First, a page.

WASHINGTON (AP) _ Diabetics won another treatment today that promises to fight their disease with less risk than a popular but sometimes dangerous drug.

Actos, known chemically as pioglitazone, won Food and Drug Administration approval to treat Type 2 diabetes by resensitizing patients' bodies to insulin.

It becomes diabetics' second alternative to the competing diabetes drug Rezulin, which generated huge excitement when it hit the market in 1997 because it worked differently than any previous diabetes treatment. But Rezulin also can cause fatal liver damage, prompting recent government restrictions to limit the number of diabetics who try it.

In May, the FDA approved the first drug that worked like Rezulin but with allegedly lower liver risks, SmithKline Beecham's Avandia.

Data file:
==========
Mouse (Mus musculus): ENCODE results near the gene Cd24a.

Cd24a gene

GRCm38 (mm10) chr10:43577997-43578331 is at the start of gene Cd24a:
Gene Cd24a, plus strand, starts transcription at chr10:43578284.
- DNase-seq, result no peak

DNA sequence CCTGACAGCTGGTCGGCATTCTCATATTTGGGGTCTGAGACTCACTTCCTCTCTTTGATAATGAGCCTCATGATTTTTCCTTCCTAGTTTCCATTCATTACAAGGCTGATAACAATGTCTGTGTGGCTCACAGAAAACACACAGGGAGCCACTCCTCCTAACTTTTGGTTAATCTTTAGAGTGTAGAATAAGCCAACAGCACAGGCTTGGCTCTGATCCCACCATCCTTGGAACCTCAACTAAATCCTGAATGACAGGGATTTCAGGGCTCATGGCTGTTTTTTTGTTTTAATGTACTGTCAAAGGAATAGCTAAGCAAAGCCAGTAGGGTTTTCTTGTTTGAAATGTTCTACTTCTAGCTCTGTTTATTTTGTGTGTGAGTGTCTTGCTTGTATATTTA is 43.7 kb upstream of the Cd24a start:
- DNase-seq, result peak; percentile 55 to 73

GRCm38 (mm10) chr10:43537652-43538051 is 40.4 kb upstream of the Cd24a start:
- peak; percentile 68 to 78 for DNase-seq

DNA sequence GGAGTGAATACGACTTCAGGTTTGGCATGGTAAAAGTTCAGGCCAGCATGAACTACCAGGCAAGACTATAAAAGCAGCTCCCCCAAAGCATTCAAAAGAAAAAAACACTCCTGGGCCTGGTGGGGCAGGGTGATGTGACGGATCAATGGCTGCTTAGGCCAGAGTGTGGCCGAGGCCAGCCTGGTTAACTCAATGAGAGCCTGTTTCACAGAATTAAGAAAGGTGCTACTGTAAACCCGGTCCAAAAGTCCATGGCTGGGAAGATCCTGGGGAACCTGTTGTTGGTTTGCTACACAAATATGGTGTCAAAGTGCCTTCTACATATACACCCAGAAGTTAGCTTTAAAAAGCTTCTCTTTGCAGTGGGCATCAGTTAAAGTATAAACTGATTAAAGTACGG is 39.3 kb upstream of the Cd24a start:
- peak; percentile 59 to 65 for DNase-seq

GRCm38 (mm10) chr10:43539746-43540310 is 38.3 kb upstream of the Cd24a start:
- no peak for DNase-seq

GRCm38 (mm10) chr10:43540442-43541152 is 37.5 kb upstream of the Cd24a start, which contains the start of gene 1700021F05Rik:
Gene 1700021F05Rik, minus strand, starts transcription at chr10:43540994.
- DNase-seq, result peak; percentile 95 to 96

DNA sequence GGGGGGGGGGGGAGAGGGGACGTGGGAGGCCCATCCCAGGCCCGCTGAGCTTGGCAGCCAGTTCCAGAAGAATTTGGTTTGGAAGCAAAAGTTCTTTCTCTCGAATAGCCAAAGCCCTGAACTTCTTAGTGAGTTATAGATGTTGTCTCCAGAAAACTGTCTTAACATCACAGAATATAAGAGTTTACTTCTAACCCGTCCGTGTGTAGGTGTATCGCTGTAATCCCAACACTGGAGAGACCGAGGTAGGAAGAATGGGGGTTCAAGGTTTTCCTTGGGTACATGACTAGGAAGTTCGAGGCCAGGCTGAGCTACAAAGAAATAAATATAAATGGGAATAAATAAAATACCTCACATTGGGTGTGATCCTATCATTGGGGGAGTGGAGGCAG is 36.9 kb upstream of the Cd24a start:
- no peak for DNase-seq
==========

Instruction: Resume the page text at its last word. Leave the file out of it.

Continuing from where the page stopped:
Actos, made by Takeda Pharmaceuticals and marketed by Eli Lilly & Co., is the newest alternative. It will be available, by prescription, next month. No price was announced.

In studies of over 4,500 patients, there were no signs that Actos damaged patients' livers, the FDA said. However, because Actos is related to the problematic Rezulin, the FDA insisted that as a precaution Actos patients have their livers tested before starting therapy and then every two months for a year.

That's the same liver testing the FDA insists Avandia patients get, too, because that drug also is related to Rezulin.